Professor Khapaeva Publishes New Book: Man-Eating Monsters, Anthropocentrism and Popular Culture
Posted August 8, 2019
Dr. Dina Khapaeva, a Professor of Russian at the School of Modern Languages, has recently announced the publication of her new book Man-Eating Monsters, Anthropocentrism and Popular Culture. A continuation of the Emerald Studies in Death and Culture series, the book explores whether recent representations of humans as food in popular culture characterize a unique moment in Western cultural history. Dr. Khapaeva further analyzes how previous epochs represented man-eating monsters, vampirism, and cannibalism. Cultural taboos are examined, analyzed and brought into perspective whilst we contemplate how humans as commodities can create a global atmosphere that creeps towards cannibalism as a norm.
This collective volume offers a unique perspective on how representations of food in popular culture challenge the concept of the human being. It includes the contributions of Jacque Lynn Foltyn (National University), Paul Freedman (Yale University), Sami Pihlström (University of Helsinki), Carol Senf (Georgia Institute of Technology), Svetlana Tcareva, (Yale University), Kelly Doyle, and (Kwantlen Polytechnic University). By bringing together an interdisciplinary team, including historians, philosophers, and scholars of cultural studies and literature, the book presents a variety of disciplinary and methodological perspectives and engages them in a dialogue that is sustained by several common approaches and themes.
This book explores the possible links between the role played by the animal rights movement in problematizing the difference between humans and nonhuman animals. Its chapters also investigate the reasons that have prompted several trends in the social sciences and humanities to reject anthropocentrism and humanism, and present humans as consumable.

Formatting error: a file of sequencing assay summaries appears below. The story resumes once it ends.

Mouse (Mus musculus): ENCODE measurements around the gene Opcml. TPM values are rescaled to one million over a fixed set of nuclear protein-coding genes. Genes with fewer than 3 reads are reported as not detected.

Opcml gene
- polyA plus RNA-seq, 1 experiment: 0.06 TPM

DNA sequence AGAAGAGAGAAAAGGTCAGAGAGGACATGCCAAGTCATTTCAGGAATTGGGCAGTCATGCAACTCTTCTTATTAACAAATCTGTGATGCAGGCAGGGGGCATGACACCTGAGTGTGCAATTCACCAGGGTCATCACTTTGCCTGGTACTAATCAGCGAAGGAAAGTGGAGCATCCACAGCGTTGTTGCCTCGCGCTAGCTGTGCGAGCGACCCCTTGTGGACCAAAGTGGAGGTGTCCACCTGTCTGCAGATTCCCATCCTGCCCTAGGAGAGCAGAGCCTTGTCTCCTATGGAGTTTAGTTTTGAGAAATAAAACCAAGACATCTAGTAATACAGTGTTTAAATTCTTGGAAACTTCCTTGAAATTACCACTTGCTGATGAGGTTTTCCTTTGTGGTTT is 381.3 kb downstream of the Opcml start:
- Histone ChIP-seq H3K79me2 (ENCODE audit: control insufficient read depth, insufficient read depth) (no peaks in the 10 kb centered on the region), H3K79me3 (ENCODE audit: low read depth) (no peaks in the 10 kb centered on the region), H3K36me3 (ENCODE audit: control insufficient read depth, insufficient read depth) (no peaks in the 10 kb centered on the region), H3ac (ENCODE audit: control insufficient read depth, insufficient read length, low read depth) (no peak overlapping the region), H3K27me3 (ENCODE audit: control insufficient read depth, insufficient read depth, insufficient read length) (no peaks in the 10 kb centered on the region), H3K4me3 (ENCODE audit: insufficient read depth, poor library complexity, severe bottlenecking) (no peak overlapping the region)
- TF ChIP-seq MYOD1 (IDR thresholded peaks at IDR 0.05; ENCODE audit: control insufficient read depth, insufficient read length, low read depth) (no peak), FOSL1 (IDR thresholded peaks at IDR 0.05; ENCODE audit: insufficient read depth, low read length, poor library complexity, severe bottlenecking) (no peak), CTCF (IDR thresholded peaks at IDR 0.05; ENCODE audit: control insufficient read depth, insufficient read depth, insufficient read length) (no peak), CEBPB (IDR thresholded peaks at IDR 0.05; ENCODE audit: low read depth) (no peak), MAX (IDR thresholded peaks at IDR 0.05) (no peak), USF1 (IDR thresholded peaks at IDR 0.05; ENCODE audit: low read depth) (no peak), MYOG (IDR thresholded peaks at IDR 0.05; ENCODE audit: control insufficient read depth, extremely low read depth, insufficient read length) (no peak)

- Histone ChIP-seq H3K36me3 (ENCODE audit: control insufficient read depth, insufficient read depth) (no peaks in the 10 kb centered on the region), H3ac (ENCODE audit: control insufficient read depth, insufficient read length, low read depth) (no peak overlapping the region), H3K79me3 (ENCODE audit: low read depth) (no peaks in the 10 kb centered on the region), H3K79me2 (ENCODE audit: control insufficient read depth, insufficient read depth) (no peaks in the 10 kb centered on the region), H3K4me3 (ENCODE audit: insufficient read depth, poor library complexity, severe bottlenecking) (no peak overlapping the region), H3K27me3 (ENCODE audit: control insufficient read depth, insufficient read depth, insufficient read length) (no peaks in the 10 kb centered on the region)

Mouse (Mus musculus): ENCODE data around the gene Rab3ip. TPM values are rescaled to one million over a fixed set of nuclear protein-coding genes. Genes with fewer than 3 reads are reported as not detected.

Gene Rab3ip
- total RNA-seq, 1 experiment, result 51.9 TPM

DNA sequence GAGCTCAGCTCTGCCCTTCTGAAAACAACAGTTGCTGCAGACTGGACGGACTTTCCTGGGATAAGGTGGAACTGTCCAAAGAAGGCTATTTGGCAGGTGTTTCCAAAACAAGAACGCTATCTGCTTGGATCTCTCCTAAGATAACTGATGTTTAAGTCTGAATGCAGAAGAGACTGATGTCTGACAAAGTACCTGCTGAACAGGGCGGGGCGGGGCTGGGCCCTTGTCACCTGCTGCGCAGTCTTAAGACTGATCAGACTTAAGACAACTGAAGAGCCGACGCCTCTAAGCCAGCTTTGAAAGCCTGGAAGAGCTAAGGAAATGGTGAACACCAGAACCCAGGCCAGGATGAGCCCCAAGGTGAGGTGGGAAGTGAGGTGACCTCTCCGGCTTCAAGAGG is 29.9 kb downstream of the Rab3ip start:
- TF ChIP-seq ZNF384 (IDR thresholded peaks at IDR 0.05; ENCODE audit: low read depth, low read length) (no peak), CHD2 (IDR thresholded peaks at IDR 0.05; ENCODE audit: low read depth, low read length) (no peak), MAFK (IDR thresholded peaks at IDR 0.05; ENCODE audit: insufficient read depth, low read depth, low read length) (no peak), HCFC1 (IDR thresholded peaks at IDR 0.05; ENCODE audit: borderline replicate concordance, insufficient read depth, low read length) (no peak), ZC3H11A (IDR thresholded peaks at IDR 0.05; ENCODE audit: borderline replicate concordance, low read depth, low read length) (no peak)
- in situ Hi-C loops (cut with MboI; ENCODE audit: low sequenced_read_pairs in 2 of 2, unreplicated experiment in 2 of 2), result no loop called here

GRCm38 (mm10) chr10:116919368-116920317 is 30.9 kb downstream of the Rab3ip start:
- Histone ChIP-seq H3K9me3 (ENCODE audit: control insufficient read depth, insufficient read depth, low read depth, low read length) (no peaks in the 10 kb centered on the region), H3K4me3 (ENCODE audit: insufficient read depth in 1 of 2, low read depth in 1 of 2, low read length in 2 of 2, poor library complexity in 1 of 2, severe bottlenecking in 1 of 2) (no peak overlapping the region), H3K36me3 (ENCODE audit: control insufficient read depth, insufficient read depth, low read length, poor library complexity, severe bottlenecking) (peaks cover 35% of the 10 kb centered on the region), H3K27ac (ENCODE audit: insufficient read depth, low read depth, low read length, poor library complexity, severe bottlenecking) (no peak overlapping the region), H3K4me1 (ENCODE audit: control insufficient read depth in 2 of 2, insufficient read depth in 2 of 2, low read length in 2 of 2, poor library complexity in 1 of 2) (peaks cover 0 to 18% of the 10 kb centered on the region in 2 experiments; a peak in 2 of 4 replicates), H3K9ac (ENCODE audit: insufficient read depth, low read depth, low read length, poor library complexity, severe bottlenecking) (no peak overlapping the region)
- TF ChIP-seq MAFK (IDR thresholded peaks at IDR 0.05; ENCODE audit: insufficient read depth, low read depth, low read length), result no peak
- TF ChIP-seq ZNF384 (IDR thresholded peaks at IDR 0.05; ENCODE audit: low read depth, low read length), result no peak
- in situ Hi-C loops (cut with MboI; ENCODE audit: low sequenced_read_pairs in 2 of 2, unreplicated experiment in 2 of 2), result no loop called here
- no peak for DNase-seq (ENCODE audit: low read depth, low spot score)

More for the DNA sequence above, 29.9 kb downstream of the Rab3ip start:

A truly interdisciplinary, ground-breaking resource, this book makes an invaluable contribution to the explorations of the ambiguous role that representations of food play in popular culture. It will be an essential reference work for students, researchers and scholars in cultural studies, food studies, film and media studies, communication studies, sociology, American studies and Russian studies.
Instead of looking at the relations between food, body, and culture, at the importance of food in contemporary culture, or the ways in which media images of food reach out to various constituencies and audiences, as some existing studies do, this collection is focused on the crucial question, of how and why popular culture representations diffuse the borders between monsters, people, and animals, and how this affects our ideas about what may and may not be eaten. The new book is set to be released November 2019. The volume is intended to the scholars and students interested in food studies, anthropology, and cultural studies.
Professor Dina Khapaeva's research comprises death studies, cultural studies, and historical memory. Among her several monographs, her most recent ones include The Celebration of Death in Contemporary Culture (The University of Michigan Press, 2017), Nightmares: From Literary Experiments to Cultural Project (Brill, 2013).
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